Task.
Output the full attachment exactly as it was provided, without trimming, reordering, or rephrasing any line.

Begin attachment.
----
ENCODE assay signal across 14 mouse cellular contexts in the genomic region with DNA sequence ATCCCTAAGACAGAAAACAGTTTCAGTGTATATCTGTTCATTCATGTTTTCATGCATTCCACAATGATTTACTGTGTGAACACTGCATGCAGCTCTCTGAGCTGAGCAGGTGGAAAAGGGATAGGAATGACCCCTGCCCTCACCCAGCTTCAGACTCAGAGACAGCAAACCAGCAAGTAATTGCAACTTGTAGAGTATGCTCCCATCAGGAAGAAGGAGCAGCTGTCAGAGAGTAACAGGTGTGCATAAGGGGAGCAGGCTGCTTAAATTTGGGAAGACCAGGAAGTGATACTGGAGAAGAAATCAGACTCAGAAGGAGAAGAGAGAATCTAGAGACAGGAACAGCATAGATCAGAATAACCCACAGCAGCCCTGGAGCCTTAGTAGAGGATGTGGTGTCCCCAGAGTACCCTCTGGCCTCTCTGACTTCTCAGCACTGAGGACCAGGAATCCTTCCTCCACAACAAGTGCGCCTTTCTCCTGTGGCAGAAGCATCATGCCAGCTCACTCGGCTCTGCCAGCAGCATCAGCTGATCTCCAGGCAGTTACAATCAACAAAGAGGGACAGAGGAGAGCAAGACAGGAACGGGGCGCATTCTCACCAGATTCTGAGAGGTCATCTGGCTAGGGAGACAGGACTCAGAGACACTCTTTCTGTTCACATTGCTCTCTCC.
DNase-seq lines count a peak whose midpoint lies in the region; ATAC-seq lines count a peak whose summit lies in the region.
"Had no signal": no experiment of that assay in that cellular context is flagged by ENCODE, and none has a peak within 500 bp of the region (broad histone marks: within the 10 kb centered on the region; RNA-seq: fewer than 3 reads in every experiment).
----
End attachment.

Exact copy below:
ENCODE assay signal across 14 mouse cellular contexts in the genomic region with DNA sequence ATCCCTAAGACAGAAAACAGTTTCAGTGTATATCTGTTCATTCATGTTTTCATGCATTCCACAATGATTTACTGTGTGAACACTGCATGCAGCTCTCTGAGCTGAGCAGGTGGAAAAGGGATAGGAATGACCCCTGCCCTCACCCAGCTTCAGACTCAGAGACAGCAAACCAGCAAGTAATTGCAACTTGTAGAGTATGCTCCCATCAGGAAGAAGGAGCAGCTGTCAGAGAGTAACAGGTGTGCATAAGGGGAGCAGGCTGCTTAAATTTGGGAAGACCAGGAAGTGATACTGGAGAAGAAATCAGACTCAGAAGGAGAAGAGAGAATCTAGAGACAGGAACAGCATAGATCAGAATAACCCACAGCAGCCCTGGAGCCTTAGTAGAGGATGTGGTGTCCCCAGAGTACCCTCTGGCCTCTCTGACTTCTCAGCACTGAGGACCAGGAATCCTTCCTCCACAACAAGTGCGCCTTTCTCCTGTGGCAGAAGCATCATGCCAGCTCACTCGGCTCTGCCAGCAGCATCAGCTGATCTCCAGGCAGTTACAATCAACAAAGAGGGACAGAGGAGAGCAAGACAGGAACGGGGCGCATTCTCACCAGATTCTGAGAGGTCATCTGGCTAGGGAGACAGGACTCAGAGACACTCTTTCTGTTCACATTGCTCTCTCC.
DNase-seq lines count a peak whose midpoint lies in the region; ATAC-seq lines count a peak whose summit lies in the region.
"Had no signal": no experiment of that assay in that cellular context is flagged by ENCODE, and none has a peak within 500 bp of the region (broad histone marks: within the 10 kb centered on the region; RNA-seq: fewer than 3 reads in every experiment).